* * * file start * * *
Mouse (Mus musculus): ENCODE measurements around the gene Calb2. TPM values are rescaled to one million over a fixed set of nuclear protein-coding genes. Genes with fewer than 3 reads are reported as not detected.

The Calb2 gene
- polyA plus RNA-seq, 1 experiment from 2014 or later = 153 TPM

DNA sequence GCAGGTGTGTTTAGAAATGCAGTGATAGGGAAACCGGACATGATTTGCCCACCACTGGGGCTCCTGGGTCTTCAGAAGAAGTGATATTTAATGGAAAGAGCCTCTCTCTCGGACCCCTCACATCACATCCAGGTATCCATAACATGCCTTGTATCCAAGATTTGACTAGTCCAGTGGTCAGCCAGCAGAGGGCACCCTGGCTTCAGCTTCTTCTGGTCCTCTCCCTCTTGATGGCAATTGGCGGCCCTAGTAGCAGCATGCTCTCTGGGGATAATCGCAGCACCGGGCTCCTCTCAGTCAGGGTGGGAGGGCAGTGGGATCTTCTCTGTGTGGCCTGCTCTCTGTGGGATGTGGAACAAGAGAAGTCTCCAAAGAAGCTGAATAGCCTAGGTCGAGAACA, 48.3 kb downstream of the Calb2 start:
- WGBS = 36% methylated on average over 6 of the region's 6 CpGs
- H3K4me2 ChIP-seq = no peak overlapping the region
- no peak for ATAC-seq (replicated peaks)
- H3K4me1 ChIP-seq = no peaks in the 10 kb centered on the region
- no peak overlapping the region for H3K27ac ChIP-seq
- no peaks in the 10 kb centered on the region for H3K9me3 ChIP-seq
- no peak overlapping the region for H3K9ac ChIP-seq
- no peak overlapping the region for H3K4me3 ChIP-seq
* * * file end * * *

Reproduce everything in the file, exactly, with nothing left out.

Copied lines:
Mouse (Mus musculus): ENCODE measurements around the gene Calb2. TPM values are rescaled to one million over a fixed set of nuclear protein-coding genes. Genes with fewer than 3 reads are reported as not detected.

The Calb2 gene
- polyA plus RNA-seq, 1 experiment from 2014 or later = 153 TPM

DNA sequence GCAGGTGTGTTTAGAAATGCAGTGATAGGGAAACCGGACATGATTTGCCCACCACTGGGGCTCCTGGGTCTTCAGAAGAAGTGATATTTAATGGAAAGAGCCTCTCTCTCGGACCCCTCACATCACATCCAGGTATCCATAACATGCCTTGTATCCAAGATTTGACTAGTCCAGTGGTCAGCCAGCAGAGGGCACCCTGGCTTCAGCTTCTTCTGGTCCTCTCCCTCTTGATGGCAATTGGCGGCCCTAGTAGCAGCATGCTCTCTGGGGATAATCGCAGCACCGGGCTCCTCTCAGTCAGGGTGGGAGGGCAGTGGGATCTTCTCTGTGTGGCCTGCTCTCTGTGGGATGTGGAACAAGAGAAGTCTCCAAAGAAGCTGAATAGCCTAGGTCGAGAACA, 48.3 kb downstream of the Calb2 start:
- WGBS = 36% methylated on average over 6 of the region's 6 CpGs
- H3K4me2 ChIP-seq = no peak overlapping the region
- no peak for ATAC-seq (replicated peaks)
- H3K4me1 ChIP-seq = no peaks in the 10 kb centered on the region
- no peak overlapping the region for H3K27ac ChIP-seq
- no peaks in the 10 kb centered on the region for H3K9me3 ChIP-seq
- no peak overlapping the region for H3K9ac ChIP-seq
- no peak overlapping the region for H3K4me3 ChIP-seq